Overdose rates are continuing to rise in Ottawa

The overdose crisis is hitting Ottawa just as hard as the rest of the province.

Newly released data from the province shows that emergency room visits for suspected opioid overdoses in Ottawa between January and February rose 36.5 per cent in 2017 compared to the previous year.

The numbers track closely to overall provincial numbers, which reflect an increase slightly north of 37 per cent during that period.

According to provincial data, 71 people were brought to the emergency room with confirmed opioid-related overdoses in three months, compared to 52 the previous year.

The data released by the province lags behind data gathered by Ottawa Public Health, but is also considered more accurate, as the weekly data releases from the city don't specifically track opioid-related overdoses, said spokesperson Donna Casey.

Those are the most up-to-date statistics that the province has released, and while they paint an unambiguous picture of the mounting overdose crisis, public health officials in Ottawa have pointed out that as 2017 has progressed, the crisis has only gotten worse.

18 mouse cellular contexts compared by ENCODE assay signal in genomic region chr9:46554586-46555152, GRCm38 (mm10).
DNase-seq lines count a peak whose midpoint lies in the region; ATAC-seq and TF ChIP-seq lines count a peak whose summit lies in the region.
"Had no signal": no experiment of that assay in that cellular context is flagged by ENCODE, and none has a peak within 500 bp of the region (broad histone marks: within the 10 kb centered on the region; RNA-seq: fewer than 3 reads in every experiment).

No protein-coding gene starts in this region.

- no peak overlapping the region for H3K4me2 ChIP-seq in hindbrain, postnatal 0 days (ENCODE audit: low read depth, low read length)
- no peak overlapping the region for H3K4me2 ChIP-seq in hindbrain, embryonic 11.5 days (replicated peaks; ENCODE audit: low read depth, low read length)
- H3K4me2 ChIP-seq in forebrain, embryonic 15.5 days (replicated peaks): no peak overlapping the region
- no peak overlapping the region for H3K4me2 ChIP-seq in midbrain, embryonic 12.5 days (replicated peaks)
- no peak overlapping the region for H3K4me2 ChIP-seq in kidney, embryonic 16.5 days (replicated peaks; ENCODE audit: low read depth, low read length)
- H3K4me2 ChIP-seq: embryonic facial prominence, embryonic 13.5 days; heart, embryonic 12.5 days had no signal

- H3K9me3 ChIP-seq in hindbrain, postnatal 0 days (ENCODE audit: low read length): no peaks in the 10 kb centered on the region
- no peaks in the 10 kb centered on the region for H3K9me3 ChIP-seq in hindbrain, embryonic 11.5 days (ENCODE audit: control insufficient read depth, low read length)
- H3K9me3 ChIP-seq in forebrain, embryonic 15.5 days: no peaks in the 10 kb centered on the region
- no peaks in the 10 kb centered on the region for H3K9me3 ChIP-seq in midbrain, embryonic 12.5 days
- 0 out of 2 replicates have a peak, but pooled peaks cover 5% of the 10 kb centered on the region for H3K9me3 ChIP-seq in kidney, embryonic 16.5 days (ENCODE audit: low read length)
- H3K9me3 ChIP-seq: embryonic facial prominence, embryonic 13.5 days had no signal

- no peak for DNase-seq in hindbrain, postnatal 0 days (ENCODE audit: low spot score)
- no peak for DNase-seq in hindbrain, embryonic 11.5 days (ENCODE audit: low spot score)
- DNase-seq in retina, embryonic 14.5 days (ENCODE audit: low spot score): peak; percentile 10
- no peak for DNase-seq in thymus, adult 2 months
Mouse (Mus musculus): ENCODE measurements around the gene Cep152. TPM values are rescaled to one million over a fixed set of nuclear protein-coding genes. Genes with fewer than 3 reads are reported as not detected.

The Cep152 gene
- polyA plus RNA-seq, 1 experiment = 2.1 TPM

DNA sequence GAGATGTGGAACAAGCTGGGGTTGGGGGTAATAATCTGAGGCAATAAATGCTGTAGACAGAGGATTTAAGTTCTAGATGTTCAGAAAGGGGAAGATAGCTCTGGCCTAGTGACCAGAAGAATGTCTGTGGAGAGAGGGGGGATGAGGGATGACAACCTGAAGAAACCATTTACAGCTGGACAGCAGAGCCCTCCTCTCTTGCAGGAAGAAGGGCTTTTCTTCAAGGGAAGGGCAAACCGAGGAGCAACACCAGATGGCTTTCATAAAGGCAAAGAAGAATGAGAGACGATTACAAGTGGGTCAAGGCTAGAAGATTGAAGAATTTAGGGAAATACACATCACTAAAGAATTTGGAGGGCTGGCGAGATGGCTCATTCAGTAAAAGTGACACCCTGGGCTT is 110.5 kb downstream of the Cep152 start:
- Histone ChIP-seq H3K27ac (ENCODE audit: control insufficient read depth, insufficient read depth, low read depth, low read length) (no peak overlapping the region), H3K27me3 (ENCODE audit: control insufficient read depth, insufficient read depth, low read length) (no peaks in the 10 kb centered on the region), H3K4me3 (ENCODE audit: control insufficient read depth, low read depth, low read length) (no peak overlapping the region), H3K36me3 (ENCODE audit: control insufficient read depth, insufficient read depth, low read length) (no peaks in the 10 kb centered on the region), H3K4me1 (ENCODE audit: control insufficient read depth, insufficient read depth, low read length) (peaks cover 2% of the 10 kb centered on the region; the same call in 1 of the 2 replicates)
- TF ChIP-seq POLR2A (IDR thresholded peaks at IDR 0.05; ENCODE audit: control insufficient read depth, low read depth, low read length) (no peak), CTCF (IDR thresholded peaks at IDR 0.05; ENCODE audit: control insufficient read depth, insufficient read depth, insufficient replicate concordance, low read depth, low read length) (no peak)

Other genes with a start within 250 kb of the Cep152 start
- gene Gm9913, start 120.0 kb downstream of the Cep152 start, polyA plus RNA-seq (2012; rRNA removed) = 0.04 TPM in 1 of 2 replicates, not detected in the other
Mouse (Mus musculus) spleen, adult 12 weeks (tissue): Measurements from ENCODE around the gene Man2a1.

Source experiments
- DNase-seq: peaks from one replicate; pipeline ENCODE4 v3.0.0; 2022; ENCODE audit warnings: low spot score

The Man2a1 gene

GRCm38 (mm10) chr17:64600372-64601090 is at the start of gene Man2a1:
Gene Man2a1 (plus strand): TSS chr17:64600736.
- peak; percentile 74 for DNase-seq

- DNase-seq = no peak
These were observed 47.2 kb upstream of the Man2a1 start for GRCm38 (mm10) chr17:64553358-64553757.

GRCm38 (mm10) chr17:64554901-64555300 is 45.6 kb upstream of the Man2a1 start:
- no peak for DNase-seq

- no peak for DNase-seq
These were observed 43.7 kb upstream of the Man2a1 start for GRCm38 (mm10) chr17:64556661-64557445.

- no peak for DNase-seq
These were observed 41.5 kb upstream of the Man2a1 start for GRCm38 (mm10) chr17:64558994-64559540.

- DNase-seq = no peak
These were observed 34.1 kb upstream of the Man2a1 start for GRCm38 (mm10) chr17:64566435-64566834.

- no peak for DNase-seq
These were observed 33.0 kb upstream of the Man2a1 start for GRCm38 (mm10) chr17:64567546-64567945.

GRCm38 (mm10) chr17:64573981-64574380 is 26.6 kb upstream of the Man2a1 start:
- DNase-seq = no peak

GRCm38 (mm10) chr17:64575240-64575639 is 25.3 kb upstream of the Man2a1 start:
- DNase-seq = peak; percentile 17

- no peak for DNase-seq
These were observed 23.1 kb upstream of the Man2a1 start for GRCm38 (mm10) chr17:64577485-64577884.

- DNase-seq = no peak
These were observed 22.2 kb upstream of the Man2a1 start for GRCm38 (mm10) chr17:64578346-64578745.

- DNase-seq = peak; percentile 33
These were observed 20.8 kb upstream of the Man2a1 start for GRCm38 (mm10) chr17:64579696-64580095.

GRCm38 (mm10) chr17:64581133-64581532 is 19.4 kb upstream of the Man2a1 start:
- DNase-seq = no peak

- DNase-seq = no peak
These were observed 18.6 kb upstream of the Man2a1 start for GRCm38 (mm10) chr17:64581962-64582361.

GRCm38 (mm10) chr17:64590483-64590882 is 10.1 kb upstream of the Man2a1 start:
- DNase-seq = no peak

In a presentation to the Board of Health on Monday night, Andrew Hendriks of Ottawa Public Health noted that, anecdotally, paramedics and community health workers have had an extremely challenging summer, with a sharp uptick in the number of drug overdoses beginning in May as the weather improved with the summer.

Wendy Muckle of Inner City Health gave an even more alarming insight, noting that in their work with the homeless community in the ByWard Market neighbourhood, naloxone is being administered to reverse an otherwise almost certainly fatal overdose once every 12 hours, on average.

“Now more than ever, we are seeing that people are dying,” said Coun. Catherine McKenney on Monday. “They are preventable deaths.”

According to data from Ottawa Public Health, city paramedics have reversed at least 104 overdoses with naloxone.

By Kieran Delamont
Source: Metro News